A fellow was sentenced to prison. After being processed in, he noticed every once in a while someone would shout out a number and all the inmates would laugh. Upon inquiry, he was told that inside prison there are a limited number of jokes. Instead of telling jokes, each joke has number. An inmate shouts out a number for the joke and the other inmates react.

“81,” cried out one inmate. The other inmates cracked up laughing. “29,” hollered another inmate, and again the place broke out in laughter.

The new inmate decided he would give it a try. “54,” he hollered.

Silence was the only response.

“I don’t get it. What went wrong,” said the inmate.

The other inmate said, “I guess some people just don’t know how to tell a joke.”


Following this meeting, I gave Barbara Frye a ride to Hardesty Library where we hold out HAT meetings. We had 14 there today. I might add some details of the meeting to the HAT blog tomorrow, but as of right now, I need to get some sleep. I’m still exhausted from walking six miles yesterday.

Saturday, September 20, 2008

Volkswalking and Geocaching in Siloam Springs

Today we made a trip to Siloam Springs. The town straddles the Oklahoma/Arkansas border south of Joplin. While we were there we did two volkswalks and found three geocaches. The first walk we did was at Natural Falls State Park. The course took walkers to a waterfall about 30 feet high. There were two walks available: a 5K and a 10K. We walked the 5K course. Nick and Jen and Luke and Alya also drove to Siloam Springs. We all walked together. After this walk, Nick, Jen, and Luke returned to Sand Springs. We kept Ayla and took her on the walk in Siloam Springs. She was very excited by the hunt for the geocaches.

In Siloam Springs the course for today once again presented the walker with the same two options as before. Once again, we opted for the 5K course. It felt like we walked more than 5K, but we might have been fatigued by the previous walk.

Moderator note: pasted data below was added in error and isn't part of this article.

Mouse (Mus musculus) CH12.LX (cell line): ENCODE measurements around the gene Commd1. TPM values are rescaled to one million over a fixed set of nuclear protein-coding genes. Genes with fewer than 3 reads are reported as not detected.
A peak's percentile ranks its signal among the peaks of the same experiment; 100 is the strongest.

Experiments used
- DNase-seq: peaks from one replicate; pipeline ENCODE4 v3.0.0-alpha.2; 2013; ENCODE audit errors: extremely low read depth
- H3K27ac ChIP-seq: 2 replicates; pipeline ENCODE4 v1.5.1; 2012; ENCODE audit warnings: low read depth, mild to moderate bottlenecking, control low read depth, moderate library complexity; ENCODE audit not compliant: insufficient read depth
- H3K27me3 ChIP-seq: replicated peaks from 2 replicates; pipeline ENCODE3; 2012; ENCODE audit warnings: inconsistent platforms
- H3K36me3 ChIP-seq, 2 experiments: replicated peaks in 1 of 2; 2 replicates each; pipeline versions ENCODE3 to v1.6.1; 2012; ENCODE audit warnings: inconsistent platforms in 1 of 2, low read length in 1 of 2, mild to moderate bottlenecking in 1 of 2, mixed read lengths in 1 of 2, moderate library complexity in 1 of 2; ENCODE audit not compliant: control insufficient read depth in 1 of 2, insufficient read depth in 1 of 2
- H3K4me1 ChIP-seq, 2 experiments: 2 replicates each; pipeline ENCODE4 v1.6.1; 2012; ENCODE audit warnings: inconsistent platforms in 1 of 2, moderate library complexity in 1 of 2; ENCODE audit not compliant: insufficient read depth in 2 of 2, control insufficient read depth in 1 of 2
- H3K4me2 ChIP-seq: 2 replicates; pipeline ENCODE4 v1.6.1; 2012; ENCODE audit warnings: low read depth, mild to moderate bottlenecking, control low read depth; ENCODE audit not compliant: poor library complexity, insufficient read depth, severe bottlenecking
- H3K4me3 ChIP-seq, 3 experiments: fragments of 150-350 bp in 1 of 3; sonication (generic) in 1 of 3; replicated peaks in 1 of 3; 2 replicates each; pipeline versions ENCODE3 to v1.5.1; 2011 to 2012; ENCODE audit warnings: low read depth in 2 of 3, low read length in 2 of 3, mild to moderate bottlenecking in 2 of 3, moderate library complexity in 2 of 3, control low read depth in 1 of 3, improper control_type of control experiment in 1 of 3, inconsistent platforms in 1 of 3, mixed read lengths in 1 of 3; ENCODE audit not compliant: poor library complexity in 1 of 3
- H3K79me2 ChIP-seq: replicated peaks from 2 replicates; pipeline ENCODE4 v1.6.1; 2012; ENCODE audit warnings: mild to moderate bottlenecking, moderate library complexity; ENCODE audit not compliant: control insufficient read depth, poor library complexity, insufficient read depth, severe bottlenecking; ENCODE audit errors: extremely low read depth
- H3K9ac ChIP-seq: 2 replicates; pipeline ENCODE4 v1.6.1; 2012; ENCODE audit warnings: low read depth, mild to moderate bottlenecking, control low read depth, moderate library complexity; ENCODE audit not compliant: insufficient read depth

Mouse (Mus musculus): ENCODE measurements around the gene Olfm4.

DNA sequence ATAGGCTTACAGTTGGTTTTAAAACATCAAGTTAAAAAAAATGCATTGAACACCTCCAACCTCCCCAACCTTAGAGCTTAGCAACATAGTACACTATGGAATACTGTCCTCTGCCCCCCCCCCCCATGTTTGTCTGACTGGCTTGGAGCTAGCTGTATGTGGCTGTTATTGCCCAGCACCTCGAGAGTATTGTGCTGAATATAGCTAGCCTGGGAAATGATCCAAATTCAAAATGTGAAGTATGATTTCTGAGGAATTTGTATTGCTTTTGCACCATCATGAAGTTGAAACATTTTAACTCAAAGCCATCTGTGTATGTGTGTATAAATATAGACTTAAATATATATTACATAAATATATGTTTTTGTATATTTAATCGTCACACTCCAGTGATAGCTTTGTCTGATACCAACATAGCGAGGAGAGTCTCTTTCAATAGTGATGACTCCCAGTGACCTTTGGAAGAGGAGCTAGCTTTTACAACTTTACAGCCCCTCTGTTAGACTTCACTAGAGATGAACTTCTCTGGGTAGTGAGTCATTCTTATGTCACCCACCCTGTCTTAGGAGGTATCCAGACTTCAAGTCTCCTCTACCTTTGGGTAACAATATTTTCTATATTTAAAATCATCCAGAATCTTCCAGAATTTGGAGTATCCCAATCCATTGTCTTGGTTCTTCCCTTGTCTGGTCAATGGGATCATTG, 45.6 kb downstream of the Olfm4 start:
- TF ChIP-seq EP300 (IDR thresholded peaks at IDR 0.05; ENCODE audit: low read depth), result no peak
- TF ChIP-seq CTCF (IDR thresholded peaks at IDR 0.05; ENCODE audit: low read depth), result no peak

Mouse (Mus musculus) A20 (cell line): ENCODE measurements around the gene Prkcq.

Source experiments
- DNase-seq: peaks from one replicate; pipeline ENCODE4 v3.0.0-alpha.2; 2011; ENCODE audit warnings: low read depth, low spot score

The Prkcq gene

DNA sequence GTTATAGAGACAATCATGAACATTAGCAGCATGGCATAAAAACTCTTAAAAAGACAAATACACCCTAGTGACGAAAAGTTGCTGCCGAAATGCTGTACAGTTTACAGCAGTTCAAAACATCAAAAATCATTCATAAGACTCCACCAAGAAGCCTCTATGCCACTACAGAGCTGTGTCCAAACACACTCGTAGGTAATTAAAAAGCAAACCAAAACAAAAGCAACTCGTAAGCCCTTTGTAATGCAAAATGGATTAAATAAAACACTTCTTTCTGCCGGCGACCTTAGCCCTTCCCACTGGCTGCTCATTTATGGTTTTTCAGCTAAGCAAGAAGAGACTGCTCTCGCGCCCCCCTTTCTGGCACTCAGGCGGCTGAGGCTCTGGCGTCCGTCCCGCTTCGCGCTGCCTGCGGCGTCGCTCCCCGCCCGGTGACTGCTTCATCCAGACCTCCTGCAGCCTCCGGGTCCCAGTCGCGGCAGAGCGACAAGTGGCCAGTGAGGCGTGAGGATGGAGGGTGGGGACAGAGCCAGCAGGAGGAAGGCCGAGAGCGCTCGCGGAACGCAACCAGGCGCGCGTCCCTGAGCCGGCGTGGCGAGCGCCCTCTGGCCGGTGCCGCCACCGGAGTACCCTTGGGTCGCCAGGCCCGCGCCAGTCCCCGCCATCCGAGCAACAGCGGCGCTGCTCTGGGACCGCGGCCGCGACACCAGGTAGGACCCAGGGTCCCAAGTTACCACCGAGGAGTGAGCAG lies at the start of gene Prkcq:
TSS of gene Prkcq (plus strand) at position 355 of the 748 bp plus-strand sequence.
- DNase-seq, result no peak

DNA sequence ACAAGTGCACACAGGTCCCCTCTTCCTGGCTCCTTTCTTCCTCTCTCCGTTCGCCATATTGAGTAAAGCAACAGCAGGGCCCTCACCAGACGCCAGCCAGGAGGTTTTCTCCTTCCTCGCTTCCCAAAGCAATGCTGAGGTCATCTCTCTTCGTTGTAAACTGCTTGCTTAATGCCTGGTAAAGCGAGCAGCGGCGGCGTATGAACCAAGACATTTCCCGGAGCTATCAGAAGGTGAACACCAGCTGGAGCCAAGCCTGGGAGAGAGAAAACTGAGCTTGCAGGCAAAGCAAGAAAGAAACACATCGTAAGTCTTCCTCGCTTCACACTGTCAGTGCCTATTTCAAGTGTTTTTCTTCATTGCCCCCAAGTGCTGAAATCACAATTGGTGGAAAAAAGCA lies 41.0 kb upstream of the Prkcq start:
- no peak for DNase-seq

The walk passed by John Brown University, which is affiliated with the Church of Christ. One of the largest buildings on campus is the Cathedral of the Ozarks. I was able to walk into the foyer of the facility, but due to locked doors, I could not enter into the sanctuary. However, I could see the sanctuary through the glass windows in the doors. I was surprised to see on the stage a grand piano.

While in Siloam Springs, we searched for and found three geocaches. The first was outside the town museum in a sorghum mill; the second was in a cemetery; the third was in a fake sewer access point. Between the two 5K walks, we found a steakhouse where we ate our lunch.

Friday, September 19, 2008

Friday activities

Last Thursday evening, I participated in day one of a nine-day workshop entitled “Reading Shakespeare Aloud.” The leader of the workshop is Justin McKean, who has been doing this kind of thing for quite a while. I met Justin at the Atheist Meetup a few months ago. He had a one-man show titled “Born Again Yesterday,” which played in Tulsa a while back.

Somehow I heard that he was putting on the Shakespeare workshop, and I signed up for it. The first night of the nine-week workshop was last Thursday. I read somewhere that the workshop started at 6:30 pm, but it turns out that it started at 7:00 pm. There were 27 people who signed up for the workshop, of which about half that number actually showed up for the first session. Justin talked about what we would be doing, which could range from reading a play on stage aloud to smaller groups reading various scenes from the plays. He also said we might read some sonnets. So it seems wide open as to what we will be doing. He wants to get a feel for the group before making any suggestions.